But the project, already a year late, quickly ran into problems, and the statewide rollout was put on hold. Today the project is $10 million over budget, while the software vendor has gone bankrupt and is suing the state. On Tuesday the Senate Ways and Means, Higher Education and State Government committees will hold a work session to help determine what went wrong with ctcLink, and what the next steps should be. This promises to be one of the more lively meetings of our special session.

Spokane Valley remains state’s 10th-largest city

New estimates from the U.S. Census indicate that Spokane Valley remains the state’s 10th largest city, with a population in 2016 of 96,340. That puts it a notch behind Federal Way, which has 3,400 more. Seattle remains in first place, of course, with 704,352.

These new figures also give Millwood a population of 1,787, and Liberty Lake, 7,591.

These census numbers hold a significance that goes beyond statistics and rankings. The full census that takes place at the start of each decade determines the placement of legislative and congressional district boundaries, so that a near-equal number of people live in each. This fall the state Office of Financial Management will update its figures with the new numbers, but already we can see where the state’s growth has gone these last few years.

Last year’s figures indicate that the 4th Legislative District is one of three in Eastern Washington that have been growing at a rate higher than average. When district boundaries were set in 2010, it had 137,281 people. By 2015, its population was estimated at 146,700. Also growing were the 9th District, to our south and west, and the 8th in the Tri-Cities. Meanwhile, the 3rd, to our west within the Spokane city limits, has seen the second-lowest growth of all the state’s 49 legislative districts.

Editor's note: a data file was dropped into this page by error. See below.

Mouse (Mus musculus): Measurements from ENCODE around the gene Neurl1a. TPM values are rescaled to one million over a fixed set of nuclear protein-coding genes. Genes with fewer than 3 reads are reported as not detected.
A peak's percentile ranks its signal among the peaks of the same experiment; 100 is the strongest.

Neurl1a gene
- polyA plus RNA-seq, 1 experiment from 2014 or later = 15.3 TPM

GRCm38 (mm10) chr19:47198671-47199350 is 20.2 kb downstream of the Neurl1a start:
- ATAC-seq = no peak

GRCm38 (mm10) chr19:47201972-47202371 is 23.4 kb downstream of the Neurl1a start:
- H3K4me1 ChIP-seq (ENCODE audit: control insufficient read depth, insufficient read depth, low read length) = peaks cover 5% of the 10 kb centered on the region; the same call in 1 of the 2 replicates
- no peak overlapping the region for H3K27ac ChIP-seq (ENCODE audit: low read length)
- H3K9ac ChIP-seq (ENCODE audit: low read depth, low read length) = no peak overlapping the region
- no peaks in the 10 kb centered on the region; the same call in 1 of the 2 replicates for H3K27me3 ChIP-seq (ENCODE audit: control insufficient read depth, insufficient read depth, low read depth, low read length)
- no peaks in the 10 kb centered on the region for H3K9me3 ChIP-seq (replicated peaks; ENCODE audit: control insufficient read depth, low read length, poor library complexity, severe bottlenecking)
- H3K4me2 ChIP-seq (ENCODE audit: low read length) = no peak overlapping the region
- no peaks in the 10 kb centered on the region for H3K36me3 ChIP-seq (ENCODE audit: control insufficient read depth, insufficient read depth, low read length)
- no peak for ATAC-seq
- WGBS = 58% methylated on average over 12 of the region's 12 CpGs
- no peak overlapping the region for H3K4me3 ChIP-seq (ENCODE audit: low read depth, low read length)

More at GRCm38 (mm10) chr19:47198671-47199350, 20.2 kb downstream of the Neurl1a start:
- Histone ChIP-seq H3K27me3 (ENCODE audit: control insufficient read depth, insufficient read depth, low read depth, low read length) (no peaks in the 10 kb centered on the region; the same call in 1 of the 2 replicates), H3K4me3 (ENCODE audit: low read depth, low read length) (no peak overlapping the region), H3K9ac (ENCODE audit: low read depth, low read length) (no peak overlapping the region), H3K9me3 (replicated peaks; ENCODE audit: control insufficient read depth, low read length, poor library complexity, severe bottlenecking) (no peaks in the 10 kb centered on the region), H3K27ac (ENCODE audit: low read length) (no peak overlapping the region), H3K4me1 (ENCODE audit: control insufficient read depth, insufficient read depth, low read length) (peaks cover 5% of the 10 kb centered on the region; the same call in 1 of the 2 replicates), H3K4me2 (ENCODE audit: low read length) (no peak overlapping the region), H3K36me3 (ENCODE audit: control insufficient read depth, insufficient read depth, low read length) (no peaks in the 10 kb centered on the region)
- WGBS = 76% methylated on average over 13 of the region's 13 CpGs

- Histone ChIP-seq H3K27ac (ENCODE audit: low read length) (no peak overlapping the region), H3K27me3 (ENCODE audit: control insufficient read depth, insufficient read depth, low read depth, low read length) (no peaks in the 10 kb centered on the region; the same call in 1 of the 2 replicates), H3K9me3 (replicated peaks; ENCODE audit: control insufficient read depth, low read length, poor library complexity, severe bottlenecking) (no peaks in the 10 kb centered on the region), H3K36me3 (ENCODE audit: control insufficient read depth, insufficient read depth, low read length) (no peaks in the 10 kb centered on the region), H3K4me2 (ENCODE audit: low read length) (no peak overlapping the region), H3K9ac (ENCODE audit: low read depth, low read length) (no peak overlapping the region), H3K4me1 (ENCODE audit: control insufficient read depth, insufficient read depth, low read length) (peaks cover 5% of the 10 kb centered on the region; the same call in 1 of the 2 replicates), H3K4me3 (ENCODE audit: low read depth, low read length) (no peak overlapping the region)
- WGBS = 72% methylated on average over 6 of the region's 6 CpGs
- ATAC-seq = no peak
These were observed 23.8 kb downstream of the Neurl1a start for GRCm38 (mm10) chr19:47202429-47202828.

Consider it another sign of the vibrance of our local economy.

Another day, a new tax for Seattle

Once again, Seattle leads the state — in taxes. This week, in a nanny-state effort to wean its citizens from sugared soda pop, the Seattle City Council imposed a punishing tax of $5.04 for every 24-can case. Or perhaps a more accurate way to put it is that Seattle found a way to raise $15 million, by making soda-drinkers pay. Either way it doesn’t go down good.

The rest of the state can chuckle at a city that embraces taxes the way most cities embrace new business. But there is something dangerous about Seattle’s proclivities. Its city council also is planning to pass a municipal income tax, in violation of state law, and let challenges ride all the way to the state Supreme Court. That could prompt the court to overturn its 84-year-old decision that a graduated income tax is impermissible under the state constitution. Such a ruling would open the door to a statewide income tax, the ultimate goal of many Seattle activists. When a city chooses to overtax its own population, that’s one thing, but spreading the misery is a little hard to swallow.